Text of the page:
Saturday, April 26, 2008

Coastal Council Votes to Oppose New High School at Angels Gate

The Coastal San Pedro Neighborhood Council voted 15-1 against building a high school on LAUSD property at Angels Gate.

The proposed school has met with opposition from nearby residents concerned about noise, traffic and other potential effects on the neighborhood.

The standing-room-only crowd, numbering approximately 150, was nearly unanimous in opposing the school. Dozens of individuals and the grassroots group Neighbors Organized and Involved to Support Education (NOISE) testified against the project at the April 21 meeting.

NOISE leader Yvonne Schueller narrated a PowerPoint presentation setting forth reasons to not build the school and referring to the school board’s authority to certify its own environmental impact reports as the “fox guarding the henhouse.”

No one in the audience offered support for the school.

(However, one San Pedran is publically expressing support in a unique way. Re-purposing opponents’ lawnsigns, this message is displayed in the 4000 block of So. Pacific Avenue.)

Representatives of school board member Richard Vladovic were also present. Chief of staff David Kooper offered assurances that Vladovic is paying attention to community opinion.

LAUSD administrators answered questions about the environmental process and the need for another high school in San Pedro.

Responding to a question about the number of San Pedro HS students who live outside San Pedro, Local District 8 High School Director Rita Davis told the crowd there are only four non-resident students at San Pedro HS.

The magnet programs have considerably more out-of-town students, but total less than 200 out of a student body of about 3,500.

Following the action to oppose the school at Angels Gate, the Coastal board recommended that officials conduct more intense study of traffic, light, noise and pollution during the environmental analysis phase.

These recommendations constitute the council’s official response to the district’s initial study or notice of preparation regarding the project.

LAUSD expects to the release the draft environmental impact report in late summer.

The topic will be a central point of discussion at the Palisades Residents Association annual meeting on May 13.


M Richards said...

There are 3,437 students enrolled at San Pedro High School.

The Freshman class has 1,202 students, but by the time that class reaches its Senior year, it may dwindle down to the paltry number of 574, which is the current number of Seniors attending the campus.

NieghborHOODS Organized and Involved to Support Education believes it is better to fix whatever the problems are at San Pedro High School which is demonstrated by the vast number of students who don't make it all the way through to graduation, rather than building a new campus that may simply add another school to the mix of schools with incredibly poor graduation percentages.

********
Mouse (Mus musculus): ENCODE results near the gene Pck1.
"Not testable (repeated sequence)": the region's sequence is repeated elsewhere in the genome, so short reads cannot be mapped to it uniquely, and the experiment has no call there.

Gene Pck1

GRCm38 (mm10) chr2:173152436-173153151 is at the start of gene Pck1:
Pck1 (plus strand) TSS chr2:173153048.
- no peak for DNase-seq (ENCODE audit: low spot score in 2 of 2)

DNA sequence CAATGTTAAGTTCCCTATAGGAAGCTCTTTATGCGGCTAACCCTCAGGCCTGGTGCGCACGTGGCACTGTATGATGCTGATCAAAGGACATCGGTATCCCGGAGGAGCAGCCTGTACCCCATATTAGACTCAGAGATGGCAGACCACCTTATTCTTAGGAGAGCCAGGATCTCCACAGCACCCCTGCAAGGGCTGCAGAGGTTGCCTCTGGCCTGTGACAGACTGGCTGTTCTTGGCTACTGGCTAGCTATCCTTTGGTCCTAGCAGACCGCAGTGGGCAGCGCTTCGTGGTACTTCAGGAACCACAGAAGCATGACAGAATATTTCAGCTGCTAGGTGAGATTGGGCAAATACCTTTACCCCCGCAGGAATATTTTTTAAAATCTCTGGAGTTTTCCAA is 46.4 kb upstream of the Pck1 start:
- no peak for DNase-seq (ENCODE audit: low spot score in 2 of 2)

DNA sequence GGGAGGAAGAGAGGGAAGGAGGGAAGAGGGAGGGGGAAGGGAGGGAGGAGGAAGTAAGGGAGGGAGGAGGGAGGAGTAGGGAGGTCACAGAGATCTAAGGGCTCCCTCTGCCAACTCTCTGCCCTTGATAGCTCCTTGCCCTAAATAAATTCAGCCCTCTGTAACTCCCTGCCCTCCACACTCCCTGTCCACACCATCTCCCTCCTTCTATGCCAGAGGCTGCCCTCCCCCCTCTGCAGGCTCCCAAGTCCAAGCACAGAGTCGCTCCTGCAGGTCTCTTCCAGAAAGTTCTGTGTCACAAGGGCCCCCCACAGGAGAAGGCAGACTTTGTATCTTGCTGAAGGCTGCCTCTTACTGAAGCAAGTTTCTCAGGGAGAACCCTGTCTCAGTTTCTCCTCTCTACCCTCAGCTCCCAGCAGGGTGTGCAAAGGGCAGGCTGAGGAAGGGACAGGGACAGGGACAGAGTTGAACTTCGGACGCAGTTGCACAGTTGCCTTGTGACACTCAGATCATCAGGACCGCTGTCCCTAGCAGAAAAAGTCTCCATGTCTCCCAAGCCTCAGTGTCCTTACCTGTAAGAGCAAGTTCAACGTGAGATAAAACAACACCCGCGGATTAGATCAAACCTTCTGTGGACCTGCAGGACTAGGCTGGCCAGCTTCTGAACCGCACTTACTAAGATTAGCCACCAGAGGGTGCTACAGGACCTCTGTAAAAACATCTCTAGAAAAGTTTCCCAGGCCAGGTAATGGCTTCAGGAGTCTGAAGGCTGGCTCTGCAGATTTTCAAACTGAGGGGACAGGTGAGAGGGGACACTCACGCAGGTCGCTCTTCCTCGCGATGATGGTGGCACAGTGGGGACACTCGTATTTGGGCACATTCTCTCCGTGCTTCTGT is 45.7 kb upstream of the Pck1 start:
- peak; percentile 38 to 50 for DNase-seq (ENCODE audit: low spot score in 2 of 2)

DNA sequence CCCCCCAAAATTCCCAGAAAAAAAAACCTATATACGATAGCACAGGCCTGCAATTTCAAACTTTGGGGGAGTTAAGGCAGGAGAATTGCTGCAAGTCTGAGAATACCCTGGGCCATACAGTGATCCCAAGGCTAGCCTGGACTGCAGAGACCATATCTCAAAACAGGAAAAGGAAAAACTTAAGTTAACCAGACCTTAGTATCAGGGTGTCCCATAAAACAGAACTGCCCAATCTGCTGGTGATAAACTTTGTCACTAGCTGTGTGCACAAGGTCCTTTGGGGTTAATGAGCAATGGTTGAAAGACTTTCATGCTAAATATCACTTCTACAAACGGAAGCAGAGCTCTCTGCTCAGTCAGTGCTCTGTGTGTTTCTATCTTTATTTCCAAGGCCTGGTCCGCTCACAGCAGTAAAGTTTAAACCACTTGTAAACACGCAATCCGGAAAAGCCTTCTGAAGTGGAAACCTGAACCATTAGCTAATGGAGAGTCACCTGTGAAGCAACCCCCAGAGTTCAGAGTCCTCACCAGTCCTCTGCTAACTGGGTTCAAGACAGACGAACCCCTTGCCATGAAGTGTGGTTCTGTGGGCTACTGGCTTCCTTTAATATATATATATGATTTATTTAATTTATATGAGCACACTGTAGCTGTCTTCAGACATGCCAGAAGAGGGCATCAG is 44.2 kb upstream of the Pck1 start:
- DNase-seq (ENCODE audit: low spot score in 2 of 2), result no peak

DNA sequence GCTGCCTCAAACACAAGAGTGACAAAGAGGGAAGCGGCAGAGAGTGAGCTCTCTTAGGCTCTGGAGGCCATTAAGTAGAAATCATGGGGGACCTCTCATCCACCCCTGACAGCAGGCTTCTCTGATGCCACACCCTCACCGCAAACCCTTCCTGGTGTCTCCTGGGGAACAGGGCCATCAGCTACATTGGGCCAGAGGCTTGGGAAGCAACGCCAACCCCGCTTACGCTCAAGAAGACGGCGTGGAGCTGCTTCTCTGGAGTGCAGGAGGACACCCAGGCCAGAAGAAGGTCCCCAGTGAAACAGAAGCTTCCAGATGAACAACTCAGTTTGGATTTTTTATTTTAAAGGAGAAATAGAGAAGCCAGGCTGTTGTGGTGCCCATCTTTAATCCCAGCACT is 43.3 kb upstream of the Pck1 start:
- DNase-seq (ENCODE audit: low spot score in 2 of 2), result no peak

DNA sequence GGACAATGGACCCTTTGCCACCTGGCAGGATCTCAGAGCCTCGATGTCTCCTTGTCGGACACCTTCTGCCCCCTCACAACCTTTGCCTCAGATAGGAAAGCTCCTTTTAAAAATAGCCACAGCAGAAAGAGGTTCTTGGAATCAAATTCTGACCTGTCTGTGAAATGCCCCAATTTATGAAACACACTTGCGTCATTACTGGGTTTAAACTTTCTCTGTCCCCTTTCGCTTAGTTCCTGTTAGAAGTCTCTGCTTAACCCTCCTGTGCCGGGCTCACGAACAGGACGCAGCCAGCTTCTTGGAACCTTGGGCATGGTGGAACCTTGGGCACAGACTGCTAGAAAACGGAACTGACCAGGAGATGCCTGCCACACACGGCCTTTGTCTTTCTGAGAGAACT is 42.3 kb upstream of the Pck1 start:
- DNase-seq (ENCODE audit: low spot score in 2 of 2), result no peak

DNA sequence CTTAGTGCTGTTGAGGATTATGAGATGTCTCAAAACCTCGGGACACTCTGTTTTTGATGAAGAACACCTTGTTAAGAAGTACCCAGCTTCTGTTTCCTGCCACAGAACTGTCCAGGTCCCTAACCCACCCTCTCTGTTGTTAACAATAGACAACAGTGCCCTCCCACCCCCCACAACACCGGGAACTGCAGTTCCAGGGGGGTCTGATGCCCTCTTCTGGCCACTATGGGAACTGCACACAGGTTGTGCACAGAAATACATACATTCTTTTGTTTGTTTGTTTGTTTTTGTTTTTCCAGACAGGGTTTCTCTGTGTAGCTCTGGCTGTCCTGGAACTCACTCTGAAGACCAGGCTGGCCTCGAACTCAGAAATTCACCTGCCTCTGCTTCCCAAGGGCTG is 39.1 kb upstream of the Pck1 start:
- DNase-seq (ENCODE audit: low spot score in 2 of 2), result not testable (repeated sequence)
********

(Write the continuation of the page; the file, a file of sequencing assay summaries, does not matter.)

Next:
If San Pedro High Schook can't be fixed, and a new campus is truly necessary, it should be for the fewest students allowed, no more than 500, and be built with assurances by LAUSD that the percentages of graduates from that new facility, will be much higher than at San Pedro High School.

Building the best graduates possible is a far better use of our tax dollars than building more facilities to house a failing system, in my personal opinion.

The Point Fermin Outdoor Education Center, when its redevelopment is complete, will do a far better job at allowing thousands and thousands of LAUSD students, the programs that so many of them will remember as they cross over the stage and accept their diplomas, in future years.

Placing any new high school campus directly next to the Outdoor Education Center, AND having Alma Street as the main access route for both facilities, is unthinkable, irresponsible, and unrealistic.

Let the Outdoor Center be named for a truly wonderful gift to OUR community and call it the John Olguin Outdoor Education Center and let it become the jewel in the crown of LAUSD, free of any and all problems associated by being too close to a LAUSD high school.

IronHead433 said...

LAUSD is just a click below the pope when it comes to who has the most money...... The school will get built. It would be nice to see the locals (many of who became local, ie: dropped into Pedro an added to the congestion) put their energy into making sure the grandest school in the system is built at such a glorious location. There are so many open minds to go right along with the closed ones here in the community the chance to pool ideas an build something to be very proud of are endless. The name Olguin would stand proudly as a name above the entrance.

IronHead433 said...

Oh by the way........ I got lost here in Pedro 25 years ago an have yet to find my way out.

Haven't tried real hard's home...